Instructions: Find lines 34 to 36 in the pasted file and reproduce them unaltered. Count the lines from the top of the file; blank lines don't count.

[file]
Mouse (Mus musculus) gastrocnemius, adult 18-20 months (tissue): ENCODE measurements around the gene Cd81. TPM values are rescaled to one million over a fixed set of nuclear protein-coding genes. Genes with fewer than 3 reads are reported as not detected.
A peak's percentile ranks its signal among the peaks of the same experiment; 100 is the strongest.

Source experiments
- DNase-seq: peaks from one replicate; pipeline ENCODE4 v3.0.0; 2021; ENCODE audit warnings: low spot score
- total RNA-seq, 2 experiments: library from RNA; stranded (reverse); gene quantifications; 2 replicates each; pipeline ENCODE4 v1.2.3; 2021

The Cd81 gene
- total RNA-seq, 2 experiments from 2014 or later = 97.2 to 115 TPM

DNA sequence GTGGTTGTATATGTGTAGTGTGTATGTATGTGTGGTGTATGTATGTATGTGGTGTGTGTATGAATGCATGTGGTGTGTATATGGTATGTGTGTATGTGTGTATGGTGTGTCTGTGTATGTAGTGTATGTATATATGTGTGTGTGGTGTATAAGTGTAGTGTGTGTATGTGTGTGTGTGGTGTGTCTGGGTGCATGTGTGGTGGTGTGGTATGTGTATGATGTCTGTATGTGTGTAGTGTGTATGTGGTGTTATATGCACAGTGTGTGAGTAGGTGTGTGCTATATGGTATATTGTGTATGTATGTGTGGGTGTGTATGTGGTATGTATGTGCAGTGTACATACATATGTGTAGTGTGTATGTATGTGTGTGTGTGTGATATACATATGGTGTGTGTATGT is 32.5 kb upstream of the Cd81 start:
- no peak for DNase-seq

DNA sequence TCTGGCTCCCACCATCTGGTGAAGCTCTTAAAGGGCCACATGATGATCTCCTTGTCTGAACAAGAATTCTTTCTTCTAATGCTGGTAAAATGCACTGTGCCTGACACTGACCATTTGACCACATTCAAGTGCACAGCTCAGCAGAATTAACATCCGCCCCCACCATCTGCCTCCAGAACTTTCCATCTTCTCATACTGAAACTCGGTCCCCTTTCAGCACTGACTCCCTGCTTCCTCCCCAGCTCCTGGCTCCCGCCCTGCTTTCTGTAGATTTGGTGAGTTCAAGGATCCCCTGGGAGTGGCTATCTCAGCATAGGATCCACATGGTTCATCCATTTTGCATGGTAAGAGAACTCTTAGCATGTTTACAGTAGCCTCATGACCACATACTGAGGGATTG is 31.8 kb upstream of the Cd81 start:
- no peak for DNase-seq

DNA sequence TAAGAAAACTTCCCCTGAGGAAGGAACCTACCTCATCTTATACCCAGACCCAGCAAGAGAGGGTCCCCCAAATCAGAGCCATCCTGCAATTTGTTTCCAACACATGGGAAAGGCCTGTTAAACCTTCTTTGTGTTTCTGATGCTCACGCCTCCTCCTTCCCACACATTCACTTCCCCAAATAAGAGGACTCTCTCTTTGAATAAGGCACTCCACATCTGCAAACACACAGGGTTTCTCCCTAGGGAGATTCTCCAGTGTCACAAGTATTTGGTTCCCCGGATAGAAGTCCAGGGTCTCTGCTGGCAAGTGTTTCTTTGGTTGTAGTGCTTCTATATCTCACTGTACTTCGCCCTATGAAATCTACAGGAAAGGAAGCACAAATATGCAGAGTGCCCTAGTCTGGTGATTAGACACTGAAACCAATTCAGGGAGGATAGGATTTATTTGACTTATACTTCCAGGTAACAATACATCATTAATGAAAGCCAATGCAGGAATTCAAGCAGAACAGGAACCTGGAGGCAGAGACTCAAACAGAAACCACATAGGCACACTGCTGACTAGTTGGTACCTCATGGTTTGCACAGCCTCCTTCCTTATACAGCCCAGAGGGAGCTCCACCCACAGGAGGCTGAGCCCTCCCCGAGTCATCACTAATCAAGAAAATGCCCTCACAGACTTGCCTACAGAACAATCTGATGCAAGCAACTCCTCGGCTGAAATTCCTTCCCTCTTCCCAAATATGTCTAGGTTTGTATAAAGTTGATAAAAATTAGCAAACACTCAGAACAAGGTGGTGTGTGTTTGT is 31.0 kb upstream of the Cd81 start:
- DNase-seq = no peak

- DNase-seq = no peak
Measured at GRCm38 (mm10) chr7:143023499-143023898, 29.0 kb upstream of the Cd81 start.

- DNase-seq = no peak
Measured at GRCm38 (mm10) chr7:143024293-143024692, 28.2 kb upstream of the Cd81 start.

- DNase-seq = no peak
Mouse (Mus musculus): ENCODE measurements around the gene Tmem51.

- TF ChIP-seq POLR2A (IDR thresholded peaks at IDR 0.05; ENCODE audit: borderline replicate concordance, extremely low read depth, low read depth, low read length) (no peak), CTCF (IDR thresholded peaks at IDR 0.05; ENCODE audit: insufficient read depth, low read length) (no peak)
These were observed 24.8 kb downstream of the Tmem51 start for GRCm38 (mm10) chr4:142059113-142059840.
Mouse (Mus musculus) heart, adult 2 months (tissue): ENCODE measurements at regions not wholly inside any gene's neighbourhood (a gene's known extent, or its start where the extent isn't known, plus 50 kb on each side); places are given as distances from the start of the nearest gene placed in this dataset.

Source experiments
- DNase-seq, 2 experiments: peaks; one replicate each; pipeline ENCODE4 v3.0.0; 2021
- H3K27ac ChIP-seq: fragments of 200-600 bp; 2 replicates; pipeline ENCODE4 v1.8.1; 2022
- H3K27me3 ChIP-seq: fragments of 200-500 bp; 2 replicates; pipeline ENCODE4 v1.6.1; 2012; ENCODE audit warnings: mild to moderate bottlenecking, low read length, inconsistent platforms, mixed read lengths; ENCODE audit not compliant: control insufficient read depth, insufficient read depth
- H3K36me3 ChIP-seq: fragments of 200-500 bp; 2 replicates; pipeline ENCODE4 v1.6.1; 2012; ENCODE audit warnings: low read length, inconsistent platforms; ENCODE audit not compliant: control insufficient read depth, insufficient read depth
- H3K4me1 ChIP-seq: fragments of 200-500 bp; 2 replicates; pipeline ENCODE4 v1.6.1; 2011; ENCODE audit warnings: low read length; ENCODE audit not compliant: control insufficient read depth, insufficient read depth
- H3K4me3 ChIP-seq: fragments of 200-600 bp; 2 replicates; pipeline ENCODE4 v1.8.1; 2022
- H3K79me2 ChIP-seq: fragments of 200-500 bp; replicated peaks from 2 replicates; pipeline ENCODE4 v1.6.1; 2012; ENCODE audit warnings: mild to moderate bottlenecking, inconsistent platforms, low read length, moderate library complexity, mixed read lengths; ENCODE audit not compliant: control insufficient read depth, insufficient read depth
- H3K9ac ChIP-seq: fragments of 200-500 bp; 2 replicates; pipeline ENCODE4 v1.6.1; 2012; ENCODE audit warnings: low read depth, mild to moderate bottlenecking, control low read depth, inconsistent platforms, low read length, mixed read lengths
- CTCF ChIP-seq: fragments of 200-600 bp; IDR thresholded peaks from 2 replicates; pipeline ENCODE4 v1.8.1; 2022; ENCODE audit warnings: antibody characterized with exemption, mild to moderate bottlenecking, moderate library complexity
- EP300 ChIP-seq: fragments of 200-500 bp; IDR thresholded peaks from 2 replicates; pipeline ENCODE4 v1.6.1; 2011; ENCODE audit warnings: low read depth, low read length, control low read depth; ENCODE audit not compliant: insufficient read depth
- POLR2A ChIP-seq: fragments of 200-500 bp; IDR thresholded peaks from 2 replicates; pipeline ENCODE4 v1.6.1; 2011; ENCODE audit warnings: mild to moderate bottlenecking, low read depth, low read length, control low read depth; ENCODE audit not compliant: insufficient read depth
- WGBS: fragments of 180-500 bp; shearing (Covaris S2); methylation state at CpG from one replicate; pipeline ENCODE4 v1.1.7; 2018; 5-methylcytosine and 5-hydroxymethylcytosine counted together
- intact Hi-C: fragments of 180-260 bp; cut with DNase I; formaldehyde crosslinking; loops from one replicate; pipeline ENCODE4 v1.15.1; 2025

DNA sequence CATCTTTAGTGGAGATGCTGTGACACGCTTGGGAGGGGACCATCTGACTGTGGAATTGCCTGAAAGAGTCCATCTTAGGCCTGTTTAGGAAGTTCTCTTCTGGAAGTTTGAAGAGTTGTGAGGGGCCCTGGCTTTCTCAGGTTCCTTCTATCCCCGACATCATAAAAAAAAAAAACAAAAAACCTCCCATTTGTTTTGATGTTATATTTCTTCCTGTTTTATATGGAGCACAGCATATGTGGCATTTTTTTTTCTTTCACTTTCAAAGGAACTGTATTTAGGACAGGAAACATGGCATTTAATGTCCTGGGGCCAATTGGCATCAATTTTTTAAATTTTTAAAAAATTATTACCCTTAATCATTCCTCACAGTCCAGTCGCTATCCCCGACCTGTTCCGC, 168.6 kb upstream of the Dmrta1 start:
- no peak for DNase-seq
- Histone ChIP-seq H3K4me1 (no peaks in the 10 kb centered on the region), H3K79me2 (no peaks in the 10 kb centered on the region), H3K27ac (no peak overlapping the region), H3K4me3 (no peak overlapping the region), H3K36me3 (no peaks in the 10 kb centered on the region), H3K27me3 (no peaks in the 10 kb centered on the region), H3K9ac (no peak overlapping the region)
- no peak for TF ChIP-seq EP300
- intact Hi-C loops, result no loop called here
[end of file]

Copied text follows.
- POLR2A ChIP-seq: fragments of 200-500 bp; IDR thresholded peaks from 2 replicates; pipeline ENCODE4 v1.6.1; 2011; ENCODE audit warnings: mild to moderate bottlenecking, low read depth, low read length, control low read depth; ENCODE audit not compliant: insufficient read depth
- WGBS: fragments of 180-500 bp; shearing (Covaris S2); methylation state at CpG from one replicate; pipeline ENCODE4 v1.1.7; 2018; 5-methylcytosine and 5-hydroxymethylcytosine counted together
- intact Hi-C: fragments of 180-260 bp; cut with DNase I; formaldehyde crosslinking; loops from one replicate; pipeline ENCODE4 v1.15.1; 2025